Vegetarians and religious objections aside, who doesn’t love a good, sticky, BBQ pork rib? Proper, messy, unashamedly tasty, get your hands dirty, share with your friends, food.
Ribs are generally very forgiving to cook, the longer the time, the lower the temperature, the better. A big, full rack of ribs would be great covered in tinfoil and slow-roated in a fan 100˚C oven for 4 hours. Then uncovered and finished off on a barbeque or in the oven turned up high until they start to blacken. However it is possible to cheat and have good tender ribs even if you don’t have hours of cooking time to devote to them. Instead of buying a whole rack, buy individual ribs as these can be done in about half the time. —Jasmine Mills
Put all of the ingredients for the marinade (apart from the ribs) into a food processor. Blitz on a high speed for a good minute until it forms a grainy paste. Put the ribs into a large mixing bowl and cover with the marinade. Using your hands, rub the marinade into the ribs ensuring they’re all well coated. Cover the bowl with cling film and leave to marinade in the fridge overnight.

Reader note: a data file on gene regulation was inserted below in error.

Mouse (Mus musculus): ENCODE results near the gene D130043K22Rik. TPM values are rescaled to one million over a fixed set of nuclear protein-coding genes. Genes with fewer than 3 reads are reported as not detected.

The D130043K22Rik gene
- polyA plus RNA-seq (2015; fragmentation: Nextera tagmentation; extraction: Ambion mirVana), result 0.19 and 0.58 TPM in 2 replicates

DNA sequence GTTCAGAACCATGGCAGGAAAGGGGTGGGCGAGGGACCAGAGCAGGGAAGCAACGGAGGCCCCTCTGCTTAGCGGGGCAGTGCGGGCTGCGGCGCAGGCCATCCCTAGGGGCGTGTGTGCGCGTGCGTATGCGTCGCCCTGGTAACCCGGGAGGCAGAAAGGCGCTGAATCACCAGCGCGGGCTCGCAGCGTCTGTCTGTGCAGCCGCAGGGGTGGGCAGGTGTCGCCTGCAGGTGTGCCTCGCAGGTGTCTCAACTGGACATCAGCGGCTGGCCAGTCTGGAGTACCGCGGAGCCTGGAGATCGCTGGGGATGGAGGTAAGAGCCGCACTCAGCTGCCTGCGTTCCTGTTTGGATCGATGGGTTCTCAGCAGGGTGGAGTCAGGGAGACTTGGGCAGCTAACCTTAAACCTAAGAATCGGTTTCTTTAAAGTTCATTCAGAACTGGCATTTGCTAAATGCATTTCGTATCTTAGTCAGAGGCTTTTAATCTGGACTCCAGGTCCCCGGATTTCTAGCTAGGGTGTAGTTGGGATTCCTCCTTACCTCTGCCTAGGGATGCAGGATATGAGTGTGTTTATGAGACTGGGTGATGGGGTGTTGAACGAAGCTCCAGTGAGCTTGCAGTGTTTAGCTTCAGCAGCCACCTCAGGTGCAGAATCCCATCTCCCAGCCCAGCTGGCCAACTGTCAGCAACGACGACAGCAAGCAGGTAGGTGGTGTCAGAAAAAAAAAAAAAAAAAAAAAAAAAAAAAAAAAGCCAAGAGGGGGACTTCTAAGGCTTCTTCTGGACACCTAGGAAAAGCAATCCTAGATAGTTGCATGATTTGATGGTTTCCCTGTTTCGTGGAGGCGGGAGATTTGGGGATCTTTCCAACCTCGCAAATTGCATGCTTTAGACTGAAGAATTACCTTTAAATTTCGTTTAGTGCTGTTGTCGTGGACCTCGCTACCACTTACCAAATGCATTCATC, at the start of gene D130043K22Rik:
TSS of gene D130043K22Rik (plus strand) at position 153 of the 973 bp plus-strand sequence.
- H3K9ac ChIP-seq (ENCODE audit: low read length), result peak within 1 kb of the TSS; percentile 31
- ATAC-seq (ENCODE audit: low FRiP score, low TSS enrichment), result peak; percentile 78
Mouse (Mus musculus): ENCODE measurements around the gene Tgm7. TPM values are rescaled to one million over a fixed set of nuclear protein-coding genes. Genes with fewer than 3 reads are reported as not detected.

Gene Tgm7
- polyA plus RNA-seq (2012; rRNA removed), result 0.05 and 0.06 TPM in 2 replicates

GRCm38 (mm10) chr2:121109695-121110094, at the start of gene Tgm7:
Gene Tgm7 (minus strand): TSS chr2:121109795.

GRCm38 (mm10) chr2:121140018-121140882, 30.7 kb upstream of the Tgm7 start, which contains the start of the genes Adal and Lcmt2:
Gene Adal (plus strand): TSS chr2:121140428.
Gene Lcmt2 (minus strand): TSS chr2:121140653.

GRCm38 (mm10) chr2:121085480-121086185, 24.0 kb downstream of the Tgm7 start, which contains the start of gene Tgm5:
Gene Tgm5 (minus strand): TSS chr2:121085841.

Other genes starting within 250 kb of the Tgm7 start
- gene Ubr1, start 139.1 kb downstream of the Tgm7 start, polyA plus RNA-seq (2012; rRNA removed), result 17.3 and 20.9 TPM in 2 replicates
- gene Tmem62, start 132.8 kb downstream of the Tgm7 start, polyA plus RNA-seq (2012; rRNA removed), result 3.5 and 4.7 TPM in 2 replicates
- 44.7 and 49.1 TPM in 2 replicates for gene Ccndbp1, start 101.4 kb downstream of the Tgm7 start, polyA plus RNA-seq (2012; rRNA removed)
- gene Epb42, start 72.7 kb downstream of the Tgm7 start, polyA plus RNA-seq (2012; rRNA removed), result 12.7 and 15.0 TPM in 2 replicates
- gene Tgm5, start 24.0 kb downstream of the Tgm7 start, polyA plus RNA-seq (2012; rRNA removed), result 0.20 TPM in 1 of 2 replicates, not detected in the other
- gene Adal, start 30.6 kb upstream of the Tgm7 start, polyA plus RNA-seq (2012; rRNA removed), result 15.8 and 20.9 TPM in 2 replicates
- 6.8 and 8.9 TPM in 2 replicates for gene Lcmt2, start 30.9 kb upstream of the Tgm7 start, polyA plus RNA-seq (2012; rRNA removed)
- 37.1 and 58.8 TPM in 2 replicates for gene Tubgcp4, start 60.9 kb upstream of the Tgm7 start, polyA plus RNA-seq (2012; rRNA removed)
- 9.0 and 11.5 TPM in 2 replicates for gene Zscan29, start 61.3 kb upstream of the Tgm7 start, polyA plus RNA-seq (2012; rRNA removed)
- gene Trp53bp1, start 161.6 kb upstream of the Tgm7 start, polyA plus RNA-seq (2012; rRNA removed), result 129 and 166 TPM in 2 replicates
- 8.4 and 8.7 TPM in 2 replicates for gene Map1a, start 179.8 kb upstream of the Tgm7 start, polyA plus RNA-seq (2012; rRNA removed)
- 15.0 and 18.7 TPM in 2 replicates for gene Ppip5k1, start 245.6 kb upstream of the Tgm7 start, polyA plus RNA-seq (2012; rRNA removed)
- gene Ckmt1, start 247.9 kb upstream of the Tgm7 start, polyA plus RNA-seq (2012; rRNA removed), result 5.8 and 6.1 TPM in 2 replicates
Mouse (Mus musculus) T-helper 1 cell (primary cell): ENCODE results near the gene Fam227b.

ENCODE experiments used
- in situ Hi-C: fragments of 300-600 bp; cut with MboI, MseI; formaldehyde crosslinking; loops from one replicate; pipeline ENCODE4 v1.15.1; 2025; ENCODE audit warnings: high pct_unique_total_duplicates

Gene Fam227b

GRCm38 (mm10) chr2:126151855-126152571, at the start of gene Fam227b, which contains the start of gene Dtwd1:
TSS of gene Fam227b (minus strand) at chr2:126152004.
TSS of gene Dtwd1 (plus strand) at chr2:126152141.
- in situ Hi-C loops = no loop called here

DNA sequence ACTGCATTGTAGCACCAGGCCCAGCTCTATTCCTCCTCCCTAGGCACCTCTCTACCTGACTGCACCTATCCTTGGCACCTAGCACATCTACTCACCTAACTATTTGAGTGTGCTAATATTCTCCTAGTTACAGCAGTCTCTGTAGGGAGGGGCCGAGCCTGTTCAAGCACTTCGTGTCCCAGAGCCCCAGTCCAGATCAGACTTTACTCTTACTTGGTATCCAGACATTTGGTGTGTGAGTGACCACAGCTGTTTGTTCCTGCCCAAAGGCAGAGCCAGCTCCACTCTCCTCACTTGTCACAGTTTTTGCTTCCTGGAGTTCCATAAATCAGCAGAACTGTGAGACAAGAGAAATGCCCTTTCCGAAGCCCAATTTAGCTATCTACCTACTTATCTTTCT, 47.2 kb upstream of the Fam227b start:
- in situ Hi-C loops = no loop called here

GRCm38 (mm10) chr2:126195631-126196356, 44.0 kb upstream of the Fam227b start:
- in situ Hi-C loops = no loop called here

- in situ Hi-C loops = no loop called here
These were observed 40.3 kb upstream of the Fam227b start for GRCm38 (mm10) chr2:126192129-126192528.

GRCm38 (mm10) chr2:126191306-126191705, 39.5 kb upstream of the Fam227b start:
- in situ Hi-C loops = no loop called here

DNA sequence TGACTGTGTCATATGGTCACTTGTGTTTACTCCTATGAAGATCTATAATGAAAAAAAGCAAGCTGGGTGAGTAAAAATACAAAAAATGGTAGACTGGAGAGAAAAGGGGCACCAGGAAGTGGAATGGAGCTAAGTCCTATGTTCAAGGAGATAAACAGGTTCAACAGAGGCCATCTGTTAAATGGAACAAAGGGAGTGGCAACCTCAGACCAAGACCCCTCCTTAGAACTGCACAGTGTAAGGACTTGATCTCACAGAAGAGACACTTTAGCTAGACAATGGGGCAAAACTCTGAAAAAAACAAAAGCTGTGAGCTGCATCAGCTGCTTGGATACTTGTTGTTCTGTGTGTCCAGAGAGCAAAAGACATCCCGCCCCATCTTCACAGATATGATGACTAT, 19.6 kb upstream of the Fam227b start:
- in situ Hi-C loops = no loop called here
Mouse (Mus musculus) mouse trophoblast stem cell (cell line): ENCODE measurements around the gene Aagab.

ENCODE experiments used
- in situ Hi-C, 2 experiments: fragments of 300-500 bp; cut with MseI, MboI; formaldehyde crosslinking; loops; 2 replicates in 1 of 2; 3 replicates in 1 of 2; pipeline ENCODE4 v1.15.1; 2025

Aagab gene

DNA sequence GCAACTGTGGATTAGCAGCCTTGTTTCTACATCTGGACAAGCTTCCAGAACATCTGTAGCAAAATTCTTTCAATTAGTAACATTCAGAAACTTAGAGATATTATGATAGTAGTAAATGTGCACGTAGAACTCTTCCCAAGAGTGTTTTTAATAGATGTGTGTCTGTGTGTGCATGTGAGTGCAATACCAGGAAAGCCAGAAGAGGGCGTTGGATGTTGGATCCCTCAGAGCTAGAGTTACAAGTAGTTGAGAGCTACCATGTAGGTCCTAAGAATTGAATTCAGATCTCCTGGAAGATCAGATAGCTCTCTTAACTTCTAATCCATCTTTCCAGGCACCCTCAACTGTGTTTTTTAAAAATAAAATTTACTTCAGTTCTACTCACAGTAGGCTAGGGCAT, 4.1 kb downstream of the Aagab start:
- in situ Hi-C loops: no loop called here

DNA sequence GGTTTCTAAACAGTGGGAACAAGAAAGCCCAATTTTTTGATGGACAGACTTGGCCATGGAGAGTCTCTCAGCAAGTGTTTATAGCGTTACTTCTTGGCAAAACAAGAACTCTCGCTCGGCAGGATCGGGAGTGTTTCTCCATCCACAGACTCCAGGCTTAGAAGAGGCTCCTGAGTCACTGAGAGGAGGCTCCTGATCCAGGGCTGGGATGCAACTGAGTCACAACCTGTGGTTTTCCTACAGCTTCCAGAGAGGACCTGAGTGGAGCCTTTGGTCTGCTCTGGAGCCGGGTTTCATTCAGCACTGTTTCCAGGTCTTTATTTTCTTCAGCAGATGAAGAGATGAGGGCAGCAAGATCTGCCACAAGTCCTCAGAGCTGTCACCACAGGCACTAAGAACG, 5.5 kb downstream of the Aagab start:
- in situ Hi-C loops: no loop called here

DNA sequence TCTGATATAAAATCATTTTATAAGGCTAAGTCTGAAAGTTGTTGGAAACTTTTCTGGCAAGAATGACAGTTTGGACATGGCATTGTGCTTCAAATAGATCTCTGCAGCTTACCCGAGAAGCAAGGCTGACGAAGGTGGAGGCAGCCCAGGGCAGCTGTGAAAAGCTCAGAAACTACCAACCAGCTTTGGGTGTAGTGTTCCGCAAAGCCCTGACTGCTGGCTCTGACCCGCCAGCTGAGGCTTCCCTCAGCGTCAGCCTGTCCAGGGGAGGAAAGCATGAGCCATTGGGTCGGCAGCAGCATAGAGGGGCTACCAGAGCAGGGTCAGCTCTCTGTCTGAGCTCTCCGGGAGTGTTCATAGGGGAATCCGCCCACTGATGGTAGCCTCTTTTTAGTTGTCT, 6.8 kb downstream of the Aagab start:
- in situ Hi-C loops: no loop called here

When ready to cook, heat the oven to fan 160˚C. In a large roasting pan with a wire rack insert, spread the ribs over the wire rack, pouring any excess marinade over the ribs and cover the ribs with tin foil. Cook in the oven for an hour and a half, then remove the tin foil and cook for a further 30 minutes.
To make the glaze simply stir all the ingredients together in a small mixing bowl. When the ribs have been in a couple of hours, remove them from the oven and, using a brush, baste them with the glaze. Turn the oven up high (fan 200˚C) and return the ribs to the oven. Repeatedly baste the ribs with the glaze every 5-10 minutes until they start to blacken (about 15 minutes). Once done to your liking remove from the oven.